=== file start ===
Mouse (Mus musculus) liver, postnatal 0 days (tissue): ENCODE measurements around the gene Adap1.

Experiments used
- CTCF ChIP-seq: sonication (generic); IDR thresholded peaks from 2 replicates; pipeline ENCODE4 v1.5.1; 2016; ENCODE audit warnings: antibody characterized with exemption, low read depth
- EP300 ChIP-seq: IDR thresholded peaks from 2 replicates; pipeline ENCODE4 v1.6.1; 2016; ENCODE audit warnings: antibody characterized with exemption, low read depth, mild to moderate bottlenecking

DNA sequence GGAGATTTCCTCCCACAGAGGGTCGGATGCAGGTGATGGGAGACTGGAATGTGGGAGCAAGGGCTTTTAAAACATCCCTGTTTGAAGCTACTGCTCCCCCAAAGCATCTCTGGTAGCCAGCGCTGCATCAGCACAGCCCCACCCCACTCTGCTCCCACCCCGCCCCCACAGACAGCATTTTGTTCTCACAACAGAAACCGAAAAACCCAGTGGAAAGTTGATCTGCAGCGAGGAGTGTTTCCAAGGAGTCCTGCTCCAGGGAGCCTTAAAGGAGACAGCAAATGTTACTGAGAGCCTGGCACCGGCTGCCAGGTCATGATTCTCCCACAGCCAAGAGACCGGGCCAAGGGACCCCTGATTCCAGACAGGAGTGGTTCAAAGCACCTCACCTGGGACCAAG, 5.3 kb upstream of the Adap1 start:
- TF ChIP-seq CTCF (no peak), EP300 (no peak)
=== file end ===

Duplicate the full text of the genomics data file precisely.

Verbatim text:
Mouse (Mus musculus) liver, postnatal 0 days (tissue): ENCODE measurements around the gene Adap1.

Experiments used
- CTCF ChIP-seq: sonication (generic); IDR thresholded peaks from 2 replicates; pipeline ENCODE4 v1.5.1; 2016; ENCODE audit warnings: antibody characterized with exemption, low read depth
- EP300 ChIP-seq: IDR thresholded peaks from 2 replicates; pipeline ENCODE4 v1.6.1; 2016; ENCODE audit warnings: antibody characterized with exemption, low read depth, mild to moderate bottlenecking

DNA sequence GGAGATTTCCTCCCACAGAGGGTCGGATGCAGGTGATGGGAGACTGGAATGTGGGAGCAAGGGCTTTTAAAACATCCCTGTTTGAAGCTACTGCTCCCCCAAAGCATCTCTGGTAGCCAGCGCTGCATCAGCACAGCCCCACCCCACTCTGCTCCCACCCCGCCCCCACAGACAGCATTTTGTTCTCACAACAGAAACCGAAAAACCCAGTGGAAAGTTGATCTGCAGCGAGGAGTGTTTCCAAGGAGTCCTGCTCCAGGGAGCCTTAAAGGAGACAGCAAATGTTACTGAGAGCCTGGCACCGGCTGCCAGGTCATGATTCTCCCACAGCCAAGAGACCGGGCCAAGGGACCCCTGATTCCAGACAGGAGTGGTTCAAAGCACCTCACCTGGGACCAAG, 5.3 kb upstream of the Adap1 start:
- TF ChIP-seq CTCF (no peak), EP300 (no peak)